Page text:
The ferns that grow in that moist, shady corner of your garden are the modern miniature remnants of a prehistoric forest of towering plants that were around long before the dinosaurs showed up. In our world, there are over 10,000 different species of ferns, growing all over the planet. But they all have two things in common.
They don’t reproduce from seed the way other plants do.
And they can make you invisible.
Yeah, I know, you don’t believe me. About being invisible, I mean. But I don’t care whether you believe me or not, because I know. Ferns made me invisible once, when I was eight or nine and hanging out in the patch of ferns down by the creek to avoid drying the dinner dishes. And Shakespeare says it’s true, too. It’s right here, in Henry IV, Part I. This fellow named Gadshill is planning a robbery, and he’s proud of the precautions he’s taken against being caught. He brags to one of his co-conspirators: “We steal as in a castle, cock-sure. We have the recipe of fern-seed, we walk invisible.”
Fern seed? But ferns don’t reproduce from seed! According to my favorite botanical reference book, they reproduce in a complicated two-cycle process that involves almost microscopic, nearly invisible spores and . . .
And that was where this idea about invisibility got started. In the Middle Ages, nobody had ever seen fern seeds, so everybody thought that ferns must grow from invisible seeds. Ergo, when you found those invisible seeds, they would surely make you invisible, too.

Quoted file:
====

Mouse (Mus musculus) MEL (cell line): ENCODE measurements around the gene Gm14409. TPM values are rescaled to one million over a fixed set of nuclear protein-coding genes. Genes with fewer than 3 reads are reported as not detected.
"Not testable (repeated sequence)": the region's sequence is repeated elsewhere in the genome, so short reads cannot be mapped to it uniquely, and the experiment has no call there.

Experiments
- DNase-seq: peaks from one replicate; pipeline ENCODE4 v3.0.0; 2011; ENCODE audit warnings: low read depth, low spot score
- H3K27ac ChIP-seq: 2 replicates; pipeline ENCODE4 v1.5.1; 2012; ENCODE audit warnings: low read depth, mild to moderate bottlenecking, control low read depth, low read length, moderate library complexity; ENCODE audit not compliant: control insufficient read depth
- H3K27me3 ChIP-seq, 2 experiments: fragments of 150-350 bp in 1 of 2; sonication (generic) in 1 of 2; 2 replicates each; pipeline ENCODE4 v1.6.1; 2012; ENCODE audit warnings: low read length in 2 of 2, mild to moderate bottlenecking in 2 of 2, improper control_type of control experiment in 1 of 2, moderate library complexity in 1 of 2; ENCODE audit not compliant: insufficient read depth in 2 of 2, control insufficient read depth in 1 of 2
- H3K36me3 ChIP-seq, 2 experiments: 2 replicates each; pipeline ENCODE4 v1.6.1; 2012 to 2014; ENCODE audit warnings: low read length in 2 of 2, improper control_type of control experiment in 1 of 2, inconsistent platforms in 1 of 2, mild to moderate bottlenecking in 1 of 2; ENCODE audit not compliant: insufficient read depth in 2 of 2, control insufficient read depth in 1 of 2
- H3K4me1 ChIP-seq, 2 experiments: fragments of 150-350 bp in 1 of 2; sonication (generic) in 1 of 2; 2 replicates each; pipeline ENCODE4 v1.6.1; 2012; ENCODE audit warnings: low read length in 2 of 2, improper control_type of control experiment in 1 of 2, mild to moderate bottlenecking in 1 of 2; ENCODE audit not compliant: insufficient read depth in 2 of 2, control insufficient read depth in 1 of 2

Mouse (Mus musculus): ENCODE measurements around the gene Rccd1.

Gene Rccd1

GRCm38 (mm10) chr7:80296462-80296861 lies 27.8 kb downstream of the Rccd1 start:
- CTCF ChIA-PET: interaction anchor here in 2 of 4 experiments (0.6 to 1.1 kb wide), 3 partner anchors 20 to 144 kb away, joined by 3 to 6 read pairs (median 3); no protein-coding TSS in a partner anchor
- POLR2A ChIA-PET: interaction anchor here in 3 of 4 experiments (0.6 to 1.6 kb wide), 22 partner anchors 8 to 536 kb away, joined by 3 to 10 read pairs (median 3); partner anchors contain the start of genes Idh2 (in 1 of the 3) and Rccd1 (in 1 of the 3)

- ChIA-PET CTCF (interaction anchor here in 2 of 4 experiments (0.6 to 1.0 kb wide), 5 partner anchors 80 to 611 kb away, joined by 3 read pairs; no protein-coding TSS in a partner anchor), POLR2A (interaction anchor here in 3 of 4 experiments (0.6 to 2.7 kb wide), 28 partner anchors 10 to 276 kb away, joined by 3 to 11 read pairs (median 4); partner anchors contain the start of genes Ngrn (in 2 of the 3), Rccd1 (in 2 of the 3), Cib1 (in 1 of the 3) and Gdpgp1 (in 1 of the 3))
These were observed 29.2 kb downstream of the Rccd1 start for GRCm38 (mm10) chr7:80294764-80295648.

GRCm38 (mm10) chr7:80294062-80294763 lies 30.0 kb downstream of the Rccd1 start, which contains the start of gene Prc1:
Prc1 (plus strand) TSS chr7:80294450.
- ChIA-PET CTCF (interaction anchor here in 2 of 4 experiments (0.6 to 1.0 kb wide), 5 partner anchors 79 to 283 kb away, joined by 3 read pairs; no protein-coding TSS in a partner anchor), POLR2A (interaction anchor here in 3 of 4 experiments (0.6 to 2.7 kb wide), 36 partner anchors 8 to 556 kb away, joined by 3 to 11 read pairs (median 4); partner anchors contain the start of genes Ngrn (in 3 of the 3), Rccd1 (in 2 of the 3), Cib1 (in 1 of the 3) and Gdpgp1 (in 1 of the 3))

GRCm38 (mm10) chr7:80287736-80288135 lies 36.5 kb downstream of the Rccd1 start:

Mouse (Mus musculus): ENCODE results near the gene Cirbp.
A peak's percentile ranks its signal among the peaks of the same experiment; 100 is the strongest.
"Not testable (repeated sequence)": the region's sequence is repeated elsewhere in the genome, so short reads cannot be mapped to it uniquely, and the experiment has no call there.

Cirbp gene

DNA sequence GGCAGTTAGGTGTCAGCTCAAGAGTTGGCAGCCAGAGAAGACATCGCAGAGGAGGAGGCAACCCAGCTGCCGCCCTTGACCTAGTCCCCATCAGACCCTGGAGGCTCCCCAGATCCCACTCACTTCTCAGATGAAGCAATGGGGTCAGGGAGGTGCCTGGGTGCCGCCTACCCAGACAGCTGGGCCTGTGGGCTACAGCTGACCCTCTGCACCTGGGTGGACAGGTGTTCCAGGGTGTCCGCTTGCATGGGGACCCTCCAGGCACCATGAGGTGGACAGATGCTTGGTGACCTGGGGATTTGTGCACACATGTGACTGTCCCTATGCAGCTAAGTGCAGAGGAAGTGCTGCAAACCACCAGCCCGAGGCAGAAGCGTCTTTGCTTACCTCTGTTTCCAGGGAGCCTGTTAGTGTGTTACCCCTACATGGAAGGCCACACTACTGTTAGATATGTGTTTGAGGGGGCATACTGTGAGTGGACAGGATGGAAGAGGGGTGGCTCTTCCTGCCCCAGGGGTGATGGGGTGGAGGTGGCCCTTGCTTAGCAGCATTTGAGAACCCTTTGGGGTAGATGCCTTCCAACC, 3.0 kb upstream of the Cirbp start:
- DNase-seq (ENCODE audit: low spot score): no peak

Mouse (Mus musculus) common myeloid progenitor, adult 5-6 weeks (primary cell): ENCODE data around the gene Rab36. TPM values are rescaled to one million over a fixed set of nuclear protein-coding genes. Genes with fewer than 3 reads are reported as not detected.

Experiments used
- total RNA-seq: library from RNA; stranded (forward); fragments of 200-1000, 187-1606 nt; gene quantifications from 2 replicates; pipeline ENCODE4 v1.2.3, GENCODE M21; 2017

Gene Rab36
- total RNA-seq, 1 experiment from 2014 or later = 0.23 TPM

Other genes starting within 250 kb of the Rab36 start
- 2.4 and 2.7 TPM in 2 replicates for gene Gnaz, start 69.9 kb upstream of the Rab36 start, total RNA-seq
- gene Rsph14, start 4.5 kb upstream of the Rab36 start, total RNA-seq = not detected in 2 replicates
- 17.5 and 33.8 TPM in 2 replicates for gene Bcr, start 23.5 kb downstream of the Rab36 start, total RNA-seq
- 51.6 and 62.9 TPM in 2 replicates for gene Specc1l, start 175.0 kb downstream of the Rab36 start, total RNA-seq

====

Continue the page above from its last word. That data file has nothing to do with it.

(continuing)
But if the seeds are invisible, how are you going to find them? Word got around that this was easiest on Midsummer’s Eve, when ferns produced bushels of invisible seeds. So in Bohemia, girls spread white cloths under the ferns to catch the seed. In Estonia, the seeds were gathered in a special basket and taken to the church to be blessed. In Russia, after you successfully collected your fern-seed, you could command the devil to show you where treasure was buried. Lucky you!
Things were a bit different after the Church changed Midsummer Night’s Eve to St. John’s Eve. You were supposed to take out a stack of twelve pewter plates, one for each of the apostles. You put the plates under the fern and when the seed fell, it passed invisibly through the plates until it came to rest on one. Which one? If you knew, it was said that you had the secret “recipe of fern-seed” and could “walk invisible,” like Shakespeare’s Gadshill.
So there you have it, How to be invisible. If you don’t believe me, or Shakespeare, try it for yourself. On Midsummer’s Eve, find yourself a fern and spread a white hanky under it. When the fern-seed falls, tie up the hanky and put it in your pocket. Then go look in the mirror. If you’re invisible, write and tell me about it. If you can see yourself—well, I guess you just didn’t have the secret recipe.
Better luck next year.